Dividends and Distributions
The Trust has paid dividends in each quarter since its organization. The Trust earns dividends, interest and other income from its investments, and distributes this income (less expenses) to shareholders as dividends. These payments are generally made around the end of February, May, August and November. The Trust may also realize net capital gains from its investments, and would distribute these gains (net of any losses) to shareholders as capital gain distributions. Such distributions, if any, would occur between October 31 and December 31. The Trust has made only one such distribution since 1970, in 1998.
When you open an account, specify on your application how you want to receive your distributions. The following options are available for the Trust’s distributions:
(1) Reinvestment Option. Your dividends and capital gains distributions will be automatically invested in additional shares of the Trust. If you do not indicate a choice on your application, you will be assigned this option;
(2) Cash/Reinvest Option. Your dividends will be paid in cash. Your capital gains distributions will be automatically reinvested in additional shares of the Trust;
(3) Cash Option. Your dividends and capital gains distributions will be paid in cash.
Note: For quicker access to your cash distributions the Trust recommends direct deposit for shareholders electing Option 2 or 3.
If you elect to receive your distributions paid by check and your check remains uncashed for a period of six months, your distribution option may be converted to the Reinvestment Option. You will not receive interest on amounts represented by uncashed distribution checks.
Trust Dividend Distribution Information
|Ex Dividend Date||2/9/2021|
|Recent Distributions and Rates|
|* Trailing 12-Month|
Tax Information for 2020
0% of the income reported in Box 1 of your 2020 Form 1099-DIV was derived from United States Government Obligations. 10.26% of the ordinary dividend is considered qualified.
As with any investment, your investment in the Trust could have tax consequences for you. This prospectus provides only general tax information. If you are investing through a tax-advantaged retirement account, such as an IRA, special tax rules may apply. Otherwise you should consider these tax consequences.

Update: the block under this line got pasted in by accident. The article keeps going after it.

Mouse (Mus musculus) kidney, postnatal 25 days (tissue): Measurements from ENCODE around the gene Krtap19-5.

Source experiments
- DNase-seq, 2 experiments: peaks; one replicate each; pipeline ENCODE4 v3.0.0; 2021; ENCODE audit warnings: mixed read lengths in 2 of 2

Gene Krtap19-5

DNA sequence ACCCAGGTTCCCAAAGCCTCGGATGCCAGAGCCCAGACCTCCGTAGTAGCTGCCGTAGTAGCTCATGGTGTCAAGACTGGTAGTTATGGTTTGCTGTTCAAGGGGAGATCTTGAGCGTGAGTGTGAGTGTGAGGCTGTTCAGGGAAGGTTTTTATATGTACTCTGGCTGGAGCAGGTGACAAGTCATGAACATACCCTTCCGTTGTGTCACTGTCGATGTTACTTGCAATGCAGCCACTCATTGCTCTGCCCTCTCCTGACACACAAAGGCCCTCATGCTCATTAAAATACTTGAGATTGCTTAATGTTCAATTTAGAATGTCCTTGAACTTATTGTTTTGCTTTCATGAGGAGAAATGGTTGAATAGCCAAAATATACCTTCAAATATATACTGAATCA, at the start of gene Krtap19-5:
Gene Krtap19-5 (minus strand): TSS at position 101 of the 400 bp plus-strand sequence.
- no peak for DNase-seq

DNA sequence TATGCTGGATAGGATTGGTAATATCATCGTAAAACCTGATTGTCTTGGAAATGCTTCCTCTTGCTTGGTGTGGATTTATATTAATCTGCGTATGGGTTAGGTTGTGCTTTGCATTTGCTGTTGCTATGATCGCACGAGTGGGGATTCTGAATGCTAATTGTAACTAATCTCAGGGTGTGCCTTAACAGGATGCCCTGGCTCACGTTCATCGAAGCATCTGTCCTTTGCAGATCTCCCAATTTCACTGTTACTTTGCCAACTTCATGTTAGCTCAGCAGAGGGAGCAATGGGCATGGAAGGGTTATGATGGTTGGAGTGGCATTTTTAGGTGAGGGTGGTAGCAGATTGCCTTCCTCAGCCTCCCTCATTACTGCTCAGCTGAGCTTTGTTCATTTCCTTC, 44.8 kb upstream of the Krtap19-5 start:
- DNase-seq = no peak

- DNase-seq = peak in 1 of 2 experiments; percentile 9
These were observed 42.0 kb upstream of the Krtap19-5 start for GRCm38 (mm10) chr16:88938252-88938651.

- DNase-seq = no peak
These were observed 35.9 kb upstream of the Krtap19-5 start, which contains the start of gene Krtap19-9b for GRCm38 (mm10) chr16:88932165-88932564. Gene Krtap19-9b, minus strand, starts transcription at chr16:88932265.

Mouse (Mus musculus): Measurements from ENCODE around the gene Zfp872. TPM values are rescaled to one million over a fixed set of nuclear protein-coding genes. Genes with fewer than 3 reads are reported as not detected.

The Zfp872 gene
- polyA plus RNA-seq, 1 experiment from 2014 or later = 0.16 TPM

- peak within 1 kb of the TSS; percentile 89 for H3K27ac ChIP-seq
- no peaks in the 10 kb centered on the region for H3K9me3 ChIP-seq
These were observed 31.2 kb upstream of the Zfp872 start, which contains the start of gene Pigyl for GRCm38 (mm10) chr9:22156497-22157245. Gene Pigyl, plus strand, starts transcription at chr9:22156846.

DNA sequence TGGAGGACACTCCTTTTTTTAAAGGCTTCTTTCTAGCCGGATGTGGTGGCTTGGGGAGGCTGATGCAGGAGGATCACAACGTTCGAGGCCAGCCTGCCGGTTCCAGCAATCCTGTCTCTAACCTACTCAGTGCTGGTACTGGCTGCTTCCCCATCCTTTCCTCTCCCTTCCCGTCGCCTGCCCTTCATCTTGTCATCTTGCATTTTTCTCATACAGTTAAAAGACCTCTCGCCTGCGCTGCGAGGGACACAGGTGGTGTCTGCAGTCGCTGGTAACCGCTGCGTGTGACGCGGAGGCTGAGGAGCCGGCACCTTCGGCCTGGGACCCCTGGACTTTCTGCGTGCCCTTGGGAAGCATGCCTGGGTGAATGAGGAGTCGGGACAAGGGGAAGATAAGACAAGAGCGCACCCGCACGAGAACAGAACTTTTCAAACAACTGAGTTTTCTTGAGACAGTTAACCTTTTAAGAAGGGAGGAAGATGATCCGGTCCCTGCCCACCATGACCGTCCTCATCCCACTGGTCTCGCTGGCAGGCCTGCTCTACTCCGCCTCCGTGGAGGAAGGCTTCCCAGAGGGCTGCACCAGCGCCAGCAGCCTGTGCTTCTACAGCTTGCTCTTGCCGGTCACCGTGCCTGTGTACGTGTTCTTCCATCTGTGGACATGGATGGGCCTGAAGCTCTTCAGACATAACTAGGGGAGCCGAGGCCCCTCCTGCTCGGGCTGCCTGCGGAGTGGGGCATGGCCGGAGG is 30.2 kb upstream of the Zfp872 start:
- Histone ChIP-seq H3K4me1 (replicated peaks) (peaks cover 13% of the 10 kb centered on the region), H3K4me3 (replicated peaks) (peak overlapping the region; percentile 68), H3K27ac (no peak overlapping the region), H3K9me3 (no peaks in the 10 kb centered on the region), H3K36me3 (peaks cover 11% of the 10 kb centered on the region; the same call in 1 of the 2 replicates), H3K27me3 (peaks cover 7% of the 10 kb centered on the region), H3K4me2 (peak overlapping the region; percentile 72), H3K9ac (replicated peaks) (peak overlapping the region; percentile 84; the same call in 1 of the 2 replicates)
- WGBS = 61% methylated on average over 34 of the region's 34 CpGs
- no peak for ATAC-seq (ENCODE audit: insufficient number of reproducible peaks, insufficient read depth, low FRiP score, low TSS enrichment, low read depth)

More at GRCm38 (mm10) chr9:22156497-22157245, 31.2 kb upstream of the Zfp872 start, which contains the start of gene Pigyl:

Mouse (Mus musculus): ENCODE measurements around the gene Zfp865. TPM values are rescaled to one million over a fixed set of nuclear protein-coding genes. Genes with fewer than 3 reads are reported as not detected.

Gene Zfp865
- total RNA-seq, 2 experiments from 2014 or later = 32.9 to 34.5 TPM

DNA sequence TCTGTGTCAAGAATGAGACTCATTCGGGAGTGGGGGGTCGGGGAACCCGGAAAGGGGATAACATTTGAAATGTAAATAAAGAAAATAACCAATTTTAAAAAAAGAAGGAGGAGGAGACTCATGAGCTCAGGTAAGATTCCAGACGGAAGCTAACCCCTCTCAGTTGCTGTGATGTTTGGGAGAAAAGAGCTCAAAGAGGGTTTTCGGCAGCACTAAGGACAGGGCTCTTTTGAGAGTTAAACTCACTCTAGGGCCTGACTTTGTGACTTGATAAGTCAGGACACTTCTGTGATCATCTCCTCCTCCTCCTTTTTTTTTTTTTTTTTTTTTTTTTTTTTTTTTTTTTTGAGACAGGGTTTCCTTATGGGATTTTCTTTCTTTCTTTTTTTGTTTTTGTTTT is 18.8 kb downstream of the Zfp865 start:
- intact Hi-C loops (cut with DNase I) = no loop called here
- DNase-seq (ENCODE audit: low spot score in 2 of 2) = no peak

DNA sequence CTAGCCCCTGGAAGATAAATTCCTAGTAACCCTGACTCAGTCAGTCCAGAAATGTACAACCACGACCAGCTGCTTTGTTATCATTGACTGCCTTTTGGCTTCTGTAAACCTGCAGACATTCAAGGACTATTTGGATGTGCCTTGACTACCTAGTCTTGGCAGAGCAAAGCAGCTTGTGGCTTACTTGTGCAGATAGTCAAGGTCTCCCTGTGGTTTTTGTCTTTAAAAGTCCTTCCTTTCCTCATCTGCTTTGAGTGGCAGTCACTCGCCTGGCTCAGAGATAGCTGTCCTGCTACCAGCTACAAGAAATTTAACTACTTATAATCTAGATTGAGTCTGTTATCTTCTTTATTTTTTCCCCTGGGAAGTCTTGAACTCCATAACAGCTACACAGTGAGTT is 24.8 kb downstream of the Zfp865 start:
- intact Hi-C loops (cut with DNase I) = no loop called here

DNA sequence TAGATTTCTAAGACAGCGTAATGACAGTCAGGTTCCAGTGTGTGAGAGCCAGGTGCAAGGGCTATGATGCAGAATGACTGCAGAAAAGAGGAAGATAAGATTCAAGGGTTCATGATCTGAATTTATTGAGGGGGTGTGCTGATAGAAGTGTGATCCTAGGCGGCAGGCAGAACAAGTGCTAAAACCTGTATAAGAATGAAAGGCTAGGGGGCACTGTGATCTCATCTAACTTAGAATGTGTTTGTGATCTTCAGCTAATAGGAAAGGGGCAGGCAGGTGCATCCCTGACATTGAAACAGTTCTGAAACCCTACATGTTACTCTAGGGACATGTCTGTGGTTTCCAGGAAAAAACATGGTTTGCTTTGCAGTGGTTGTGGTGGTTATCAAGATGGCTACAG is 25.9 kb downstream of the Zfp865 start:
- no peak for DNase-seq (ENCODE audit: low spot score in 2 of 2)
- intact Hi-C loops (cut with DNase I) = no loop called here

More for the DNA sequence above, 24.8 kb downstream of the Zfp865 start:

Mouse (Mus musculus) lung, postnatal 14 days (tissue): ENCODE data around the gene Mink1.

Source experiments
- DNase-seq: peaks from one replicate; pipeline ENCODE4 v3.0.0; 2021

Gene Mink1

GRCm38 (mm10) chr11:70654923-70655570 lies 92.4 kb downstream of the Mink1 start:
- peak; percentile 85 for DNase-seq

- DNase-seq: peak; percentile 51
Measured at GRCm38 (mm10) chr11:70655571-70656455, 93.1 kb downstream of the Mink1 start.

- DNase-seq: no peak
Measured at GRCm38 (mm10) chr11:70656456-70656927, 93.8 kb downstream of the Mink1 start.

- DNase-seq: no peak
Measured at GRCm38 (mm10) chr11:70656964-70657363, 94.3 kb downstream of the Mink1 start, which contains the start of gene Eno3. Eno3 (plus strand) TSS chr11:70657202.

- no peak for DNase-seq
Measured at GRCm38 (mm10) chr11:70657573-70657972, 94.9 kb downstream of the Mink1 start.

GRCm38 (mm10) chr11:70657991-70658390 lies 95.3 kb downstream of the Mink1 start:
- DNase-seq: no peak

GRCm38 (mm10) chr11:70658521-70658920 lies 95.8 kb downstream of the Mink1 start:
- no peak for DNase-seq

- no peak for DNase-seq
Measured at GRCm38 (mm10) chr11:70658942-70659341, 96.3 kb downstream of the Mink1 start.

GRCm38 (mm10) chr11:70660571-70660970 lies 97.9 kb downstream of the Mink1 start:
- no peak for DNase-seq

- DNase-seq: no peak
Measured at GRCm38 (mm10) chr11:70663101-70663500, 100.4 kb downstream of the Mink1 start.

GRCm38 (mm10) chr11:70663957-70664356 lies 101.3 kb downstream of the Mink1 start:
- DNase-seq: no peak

Taxes on Distributions. Distributions you receive from the Trust are subject to federal income tax, and may also be subject to state or local taxes.
For federal tax purposes, the Trust’s dividends made from income and distributions of short-term capital gains are taxable to you as ordinary income. The Trust’s distributions of long-term capital gains are taxable to you generally as capital gains.
If you buy shares when the Trust has realized but not yet distributed income or capital gains, you will be “buying a dividend” by paying the full price for the shares and then receiving a portion of the price back in the form of a taxable distribution.
Any taxable distributions you receive from the Trust will normally be taxable to you when you receive them, regardless of your distribution option.
Taxes on transactions. Your redemptions may result in a capital gain or loss for federal tax purposes. A capital gain or loss on your investment in the Trust is the difference between the cost of your shares and price you receive when you sell them. Reinvested distributions add to the cost basis of your investment.
A 3.8% tax imposed by the Affordable Care Act may is included on all investment income as part of the highest marginal rate used in all after-tax performance calculations.
Cost Basis Reporting. The Internal Revenue Service (“IRS”) requires mutual funds to report the cost basis of shares acquired by a shareholder on or after January 1, 2012 (“covered shares”) and subsequently sold. Mutual funds are not required to report cost basis to the IRS on shares acquired prior to January 1, 2012 (uncovered shares”). These requirements do not pertain to tax-deferred retirement accounts such as 401(k) plans or individual retirement accounts. The cost basis is generally the purchase price of the shares adjusted for reinvested dividends and capital gains distributions. Cost basis is used to determine whether a shareholder incurred a gain or loss when redeeming shares of a fund. Cost basis for any covered shares sold during the year will be reported to the shareholder and to the IRS on For 1099-B. The Trust will permit shareholders to select from several IRS-accepted cost basis methods to calculate cost basis of your covered shares. If no method is selected, the Trust will use its default methodology-Average Cost. The cost basis method elected may not be changed after the settlement of a sale of Trust shares. Please consult your tax advisor should you need assistance in determining which cost basis calculation you should elect.